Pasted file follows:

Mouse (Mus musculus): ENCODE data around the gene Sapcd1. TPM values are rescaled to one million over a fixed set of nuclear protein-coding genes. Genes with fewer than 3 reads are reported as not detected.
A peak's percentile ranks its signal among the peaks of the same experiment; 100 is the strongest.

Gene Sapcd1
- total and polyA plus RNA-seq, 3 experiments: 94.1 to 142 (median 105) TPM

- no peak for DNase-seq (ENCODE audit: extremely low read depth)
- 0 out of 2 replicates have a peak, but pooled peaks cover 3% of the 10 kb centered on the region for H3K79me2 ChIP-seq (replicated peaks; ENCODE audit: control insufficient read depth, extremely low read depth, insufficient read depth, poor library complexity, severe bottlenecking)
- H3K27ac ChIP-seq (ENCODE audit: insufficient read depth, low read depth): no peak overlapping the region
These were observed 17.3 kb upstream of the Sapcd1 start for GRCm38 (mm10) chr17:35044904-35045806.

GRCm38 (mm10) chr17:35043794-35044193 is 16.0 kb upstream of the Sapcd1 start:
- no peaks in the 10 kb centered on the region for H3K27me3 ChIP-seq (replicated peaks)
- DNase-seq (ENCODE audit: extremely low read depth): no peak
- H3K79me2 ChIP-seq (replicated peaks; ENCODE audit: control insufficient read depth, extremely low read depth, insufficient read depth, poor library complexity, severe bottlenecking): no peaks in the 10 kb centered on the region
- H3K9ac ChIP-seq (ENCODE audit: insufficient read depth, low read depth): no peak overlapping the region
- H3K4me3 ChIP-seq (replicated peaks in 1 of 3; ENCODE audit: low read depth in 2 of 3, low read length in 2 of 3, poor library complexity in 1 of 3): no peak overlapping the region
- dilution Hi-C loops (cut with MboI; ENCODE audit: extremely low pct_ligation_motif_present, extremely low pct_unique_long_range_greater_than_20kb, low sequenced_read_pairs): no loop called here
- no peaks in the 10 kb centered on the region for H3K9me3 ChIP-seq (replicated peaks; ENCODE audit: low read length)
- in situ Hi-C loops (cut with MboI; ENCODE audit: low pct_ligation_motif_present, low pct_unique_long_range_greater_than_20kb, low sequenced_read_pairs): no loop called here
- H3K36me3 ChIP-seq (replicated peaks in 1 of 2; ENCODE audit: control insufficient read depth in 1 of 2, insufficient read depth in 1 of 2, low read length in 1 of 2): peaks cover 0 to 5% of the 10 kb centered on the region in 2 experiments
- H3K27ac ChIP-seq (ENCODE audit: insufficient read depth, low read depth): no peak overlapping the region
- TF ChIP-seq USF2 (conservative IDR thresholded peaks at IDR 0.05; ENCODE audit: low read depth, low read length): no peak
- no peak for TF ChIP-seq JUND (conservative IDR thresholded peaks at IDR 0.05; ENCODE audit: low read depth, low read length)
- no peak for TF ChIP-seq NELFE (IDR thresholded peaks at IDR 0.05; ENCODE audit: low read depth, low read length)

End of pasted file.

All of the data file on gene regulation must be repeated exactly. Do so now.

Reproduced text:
Mouse (Mus musculus): ENCODE data around the gene Sapcd1. TPM values are rescaled to one million over a fixed set of nuclear protein-coding genes. Genes with fewer than 3 reads are reported as not detected.
A peak's percentile ranks its signal among the peaks of the same experiment; 100 is the strongest.

Gene Sapcd1
- total and polyA plus RNA-seq, 3 experiments: 94.1 to 142 (median 105) TPM

- no peak for DNase-seq (ENCODE audit: extremely low read depth)
- 0 out of 2 replicates have a peak, but pooled peaks cover 3% of the 10 kb centered on the region for H3K79me2 ChIP-seq (replicated peaks; ENCODE audit: control insufficient read depth, extremely low read depth, insufficient read depth, poor library complexity, severe bottlenecking)
- H3K27ac ChIP-seq (ENCODE audit: insufficient read depth, low read depth): no peak overlapping the region
These were observed 17.3 kb upstream of the Sapcd1 start for GRCm38 (mm10) chr17:35044904-35045806.

GRCm38 (mm10) chr17:35043794-35044193 is 16.0 kb upstream of the Sapcd1 start:
- no peaks in the 10 kb centered on the region for H3K27me3 ChIP-seq (replicated peaks)
- DNase-seq (ENCODE audit: extremely low read depth): no peak
- H3K79me2 ChIP-seq (replicated peaks; ENCODE audit: control insufficient read depth, extremely low read depth, insufficient read depth, poor library complexity, severe bottlenecking): no peaks in the 10 kb centered on the region
- H3K9ac ChIP-seq (ENCODE audit: insufficient read depth, low read depth): no peak overlapping the region
- H3K4me3 ChIP-seq (replicated peaks in 1 of 3; ENCODE audit: low read depth in 2 of 3, low read length in 2 of 3, poor library complexity in 1 of 3): no peak overlapping the region
- dilution Hi-C loops (cut with MboI; ENCODE audit: extremely low pct_ligation_motif_present, extremely low pct_unique_long_range_greater_than_20kb, low sequenced_read_pairs): no loop called here
- no peaks in the 10 kb centered on the region for H3K9me3 ChIP-seq (replicated peaks; ENCODE audit: low read length)
- in situ Hi-C loops (cut with MboI; ENCODE audit: low pct_ligation_motif_present, low pct_unique_long_range_greater_than_20kb, low sequenced_read_pairs): no loop called here
- H3K36me3 ChIP-seq (replicated peaks in 1 of 2; ENCODE audit: control insufficient read depth in 1 of 2, insufficient read depth in 1 of 2, low read length in 1 of 2): peaks cover 0 to 5% of the 10 kb centered on the region in 2 experiments
- H3K27ac ChIP-seq (ENCODE audit: insufficient read depth, low read depth): no peak overlapping the region
- TF ChIP-seq USF2 (conservative IDR thresholded peaks at IDR 0.05; ENCODE audit: low read depth, low read length): no peak
- no peak for TF ChIP-seq JUND (conservative IDR thresholded peaks at IDR 0.05; ENCODE audit: low read depth, low read length)
- no peak for TF ChIP-seq NELFE (IDR thresholded peaks at IDR 0.05; ENCODE audit: low read depth, low read length)